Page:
Introduction to Guardianship in New Jersey: The Process and Procedures Involved


Written by Fredrick P. Niemann, Esq. of Hanlon Niemann & Wright,  A New Jersey Guardianship Attorney

New Jersey has extensive statutes and case law that address guardianships.  The process of deciding a person’s mental capacity and the appointment of a Guardian are governed by statute (N.J.S.3B:12-1 et seq) and New Jersey Court Rules (Rule 4:86). The statutes and Court Rules are comprehensive and should be followed carefully when considering the appointment of a Guardian. Hanlon Niemann & Wright knows these laws and court rules very well.

Incapacity and Guardianships in NJ:

What do they mean?

Laws defining when a person requires a guardian vary from state to state. The standards are different depending on whether a complete guardianship or a limited conservatorship is being sought. In New Jersey, a person is generally considered to be in need of guardianship when he or she shows a lack of capacity to make rational decisions with an understanding of the consequences of those decisions for both their general health and welfare, safety and/or financial well being. A good example is when a person cannot be left alone because of some physical or cognitive condition that renders them at risk of injury, death, or financial exploitation.

A person can’t be declared incompetent simply because he or she makes irresponsible or foolish decisions. The person must show a lack of capacity (understanding) to make sound decisions. For example, a person may not be declared incompetent simply because he or she spends money in ways that seem odd to someone else. Also, a developmental disability or mental illness is not, by itself, enough to declare a person incompetent.

Who Has Legal Standing to File for Guardianship

Concerned about the decisions being made by a loved one, then call our office today. Ask for Mr. Niemann to personally discuss your NJ Guardianship toll-free at (855) 376-5291 or e-mail him at He welcomes your calls and inquiries and you’ll find him very approachable and easy to talk to.

Understanding the Process and Procedures
Involved in a New Jersey Guardianship


During a difficult period in my life, I called upon Hanlon Niemann to help me as executor to my father’s estate. Mr. Niemann stayed with me every step of the way. He is very professional in his manner and dealings, not only with me but with the attorneys, law firms, creditors and others involved in the probate of my father’s estate. I am very satisfied with his services.—Ralph Cafaro, Manalapan, NJ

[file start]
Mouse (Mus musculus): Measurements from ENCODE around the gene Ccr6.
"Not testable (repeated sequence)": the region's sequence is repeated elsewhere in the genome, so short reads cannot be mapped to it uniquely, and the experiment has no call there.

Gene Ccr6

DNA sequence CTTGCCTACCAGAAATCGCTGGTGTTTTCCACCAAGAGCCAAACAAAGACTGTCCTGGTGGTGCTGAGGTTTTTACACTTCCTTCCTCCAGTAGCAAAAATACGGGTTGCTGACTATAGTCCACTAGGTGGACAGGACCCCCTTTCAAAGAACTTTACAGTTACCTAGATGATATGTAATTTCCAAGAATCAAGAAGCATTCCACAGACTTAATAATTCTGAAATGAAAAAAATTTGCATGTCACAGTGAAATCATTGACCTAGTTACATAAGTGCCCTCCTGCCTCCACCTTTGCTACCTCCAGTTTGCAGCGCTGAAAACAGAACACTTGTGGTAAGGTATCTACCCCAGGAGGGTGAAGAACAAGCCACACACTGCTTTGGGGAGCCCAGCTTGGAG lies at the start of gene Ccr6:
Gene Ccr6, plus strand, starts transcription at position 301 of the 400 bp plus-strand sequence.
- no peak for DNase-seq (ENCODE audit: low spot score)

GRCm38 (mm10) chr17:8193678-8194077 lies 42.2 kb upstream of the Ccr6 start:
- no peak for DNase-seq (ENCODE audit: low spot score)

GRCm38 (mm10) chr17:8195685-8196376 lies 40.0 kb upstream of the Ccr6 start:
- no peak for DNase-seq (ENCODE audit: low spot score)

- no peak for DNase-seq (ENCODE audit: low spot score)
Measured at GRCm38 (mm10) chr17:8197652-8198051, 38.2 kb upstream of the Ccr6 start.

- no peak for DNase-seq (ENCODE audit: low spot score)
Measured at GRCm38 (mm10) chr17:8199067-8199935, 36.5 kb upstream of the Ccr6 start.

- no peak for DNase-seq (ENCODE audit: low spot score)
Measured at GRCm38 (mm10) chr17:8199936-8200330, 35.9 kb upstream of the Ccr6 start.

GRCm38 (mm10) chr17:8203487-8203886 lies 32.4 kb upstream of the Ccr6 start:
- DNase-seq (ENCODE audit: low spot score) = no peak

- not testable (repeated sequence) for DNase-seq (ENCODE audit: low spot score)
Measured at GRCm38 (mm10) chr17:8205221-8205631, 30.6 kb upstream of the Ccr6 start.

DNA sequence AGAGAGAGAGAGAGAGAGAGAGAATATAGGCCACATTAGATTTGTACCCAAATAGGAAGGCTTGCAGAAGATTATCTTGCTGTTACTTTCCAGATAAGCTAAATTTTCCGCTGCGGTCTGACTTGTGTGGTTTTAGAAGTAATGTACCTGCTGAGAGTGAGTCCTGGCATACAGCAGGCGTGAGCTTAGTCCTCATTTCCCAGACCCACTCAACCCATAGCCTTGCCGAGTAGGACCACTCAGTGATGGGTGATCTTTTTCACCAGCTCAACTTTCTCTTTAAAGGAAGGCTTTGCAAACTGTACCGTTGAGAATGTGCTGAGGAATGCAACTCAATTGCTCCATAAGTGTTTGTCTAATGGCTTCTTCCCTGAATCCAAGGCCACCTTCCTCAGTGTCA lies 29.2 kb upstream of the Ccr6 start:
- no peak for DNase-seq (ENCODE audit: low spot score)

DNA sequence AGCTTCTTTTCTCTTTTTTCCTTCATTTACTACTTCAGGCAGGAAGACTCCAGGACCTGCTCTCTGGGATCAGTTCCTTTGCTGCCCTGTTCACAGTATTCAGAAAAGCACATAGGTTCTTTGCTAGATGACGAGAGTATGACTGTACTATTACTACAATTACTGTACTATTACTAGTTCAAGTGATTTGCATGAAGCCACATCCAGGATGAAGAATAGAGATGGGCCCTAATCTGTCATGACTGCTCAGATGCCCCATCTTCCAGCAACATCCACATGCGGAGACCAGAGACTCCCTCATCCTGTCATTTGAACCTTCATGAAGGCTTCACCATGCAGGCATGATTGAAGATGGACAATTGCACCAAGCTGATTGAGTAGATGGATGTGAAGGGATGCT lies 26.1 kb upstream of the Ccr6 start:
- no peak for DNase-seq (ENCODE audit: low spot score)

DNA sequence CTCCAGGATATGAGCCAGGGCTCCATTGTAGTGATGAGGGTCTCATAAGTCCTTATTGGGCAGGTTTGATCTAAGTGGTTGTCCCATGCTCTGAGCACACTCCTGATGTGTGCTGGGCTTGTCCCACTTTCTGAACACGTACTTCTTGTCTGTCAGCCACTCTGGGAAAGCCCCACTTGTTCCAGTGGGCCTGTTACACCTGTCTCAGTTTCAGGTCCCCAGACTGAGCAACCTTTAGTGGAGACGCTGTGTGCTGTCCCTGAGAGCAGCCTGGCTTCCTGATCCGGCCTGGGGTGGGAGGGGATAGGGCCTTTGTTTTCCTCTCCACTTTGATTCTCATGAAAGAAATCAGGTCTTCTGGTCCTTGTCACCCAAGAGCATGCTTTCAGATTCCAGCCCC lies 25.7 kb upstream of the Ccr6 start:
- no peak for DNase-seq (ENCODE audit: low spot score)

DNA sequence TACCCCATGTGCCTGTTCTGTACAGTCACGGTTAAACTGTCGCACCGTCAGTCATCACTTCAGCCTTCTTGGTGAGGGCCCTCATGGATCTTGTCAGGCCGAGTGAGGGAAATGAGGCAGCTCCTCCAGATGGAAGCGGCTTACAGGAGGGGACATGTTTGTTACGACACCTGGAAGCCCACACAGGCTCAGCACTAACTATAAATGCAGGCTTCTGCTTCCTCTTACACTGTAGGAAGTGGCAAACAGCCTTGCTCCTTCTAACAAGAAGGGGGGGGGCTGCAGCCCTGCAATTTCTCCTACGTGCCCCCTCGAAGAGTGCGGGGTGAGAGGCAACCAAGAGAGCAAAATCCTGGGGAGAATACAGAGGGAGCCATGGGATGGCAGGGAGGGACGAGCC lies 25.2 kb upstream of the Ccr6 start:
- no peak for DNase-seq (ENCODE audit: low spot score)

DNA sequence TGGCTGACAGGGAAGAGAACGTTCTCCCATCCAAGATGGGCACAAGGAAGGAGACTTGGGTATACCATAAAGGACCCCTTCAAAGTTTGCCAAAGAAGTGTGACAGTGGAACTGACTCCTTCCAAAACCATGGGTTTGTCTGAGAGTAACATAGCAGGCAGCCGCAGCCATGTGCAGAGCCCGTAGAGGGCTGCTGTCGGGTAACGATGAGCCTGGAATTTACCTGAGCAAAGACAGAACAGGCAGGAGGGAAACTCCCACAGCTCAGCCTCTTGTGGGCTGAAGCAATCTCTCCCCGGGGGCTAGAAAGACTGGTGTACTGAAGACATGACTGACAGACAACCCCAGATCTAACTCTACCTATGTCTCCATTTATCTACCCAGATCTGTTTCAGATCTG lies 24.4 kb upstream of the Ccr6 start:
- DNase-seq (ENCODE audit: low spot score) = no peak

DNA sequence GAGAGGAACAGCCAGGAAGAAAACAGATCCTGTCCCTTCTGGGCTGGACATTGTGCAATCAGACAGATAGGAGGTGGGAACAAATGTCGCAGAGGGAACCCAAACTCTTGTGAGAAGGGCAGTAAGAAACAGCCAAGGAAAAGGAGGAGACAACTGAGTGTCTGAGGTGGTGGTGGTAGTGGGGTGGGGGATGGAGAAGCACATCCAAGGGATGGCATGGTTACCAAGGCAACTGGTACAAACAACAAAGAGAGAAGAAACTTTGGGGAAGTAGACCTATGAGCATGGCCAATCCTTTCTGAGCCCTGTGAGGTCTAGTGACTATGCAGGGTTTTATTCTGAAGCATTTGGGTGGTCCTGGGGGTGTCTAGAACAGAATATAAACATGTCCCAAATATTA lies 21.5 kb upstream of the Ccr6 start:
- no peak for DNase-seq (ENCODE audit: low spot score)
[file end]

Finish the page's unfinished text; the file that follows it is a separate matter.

There are two types of guardians under NJ law:

“Guardian of the person” and “Guardian of the property”

A “guardian of the person” gives a guardian the power to make personal and lifecare decisions concerning a person’s place of residence, living arrangements, home care, social interactions and visitation with others, care programs, medical care, and other day-to-day activities.

A “guardian of the property” gives the guardian the power to make decisions regarding a person’s finances including, banking, social security, veteran benefits, credit cards, bills, borrowing or loaning money and whether to sell, trade, or invest in real and personal property, including a home.  It includes authority to make decisions over all of a person’s finances, property and day-to-day financial arrangements.  A guardian of the property does not, however, have power over assets held in trust by someone else unless the guardian is also the trustee.

In order to have this authority as a “guardian of the property”, a judge must first find that a person cannot make decisions about himself/herself or his/her property.  If a court determines this to be the case, it will appoint someone to take on this responsibility; in most cases, a spouse or one or more adult children or in the case of an adult child, one or both parents.  The court may also appoint a brother or sister to serve as guardian with the parents, or alone, after the parents have died.  Once they have secured guardianship for an adult child, parents can appoint a successor guardian in their will, or can temporarily delegate guardianship through a written document called a power of attorney.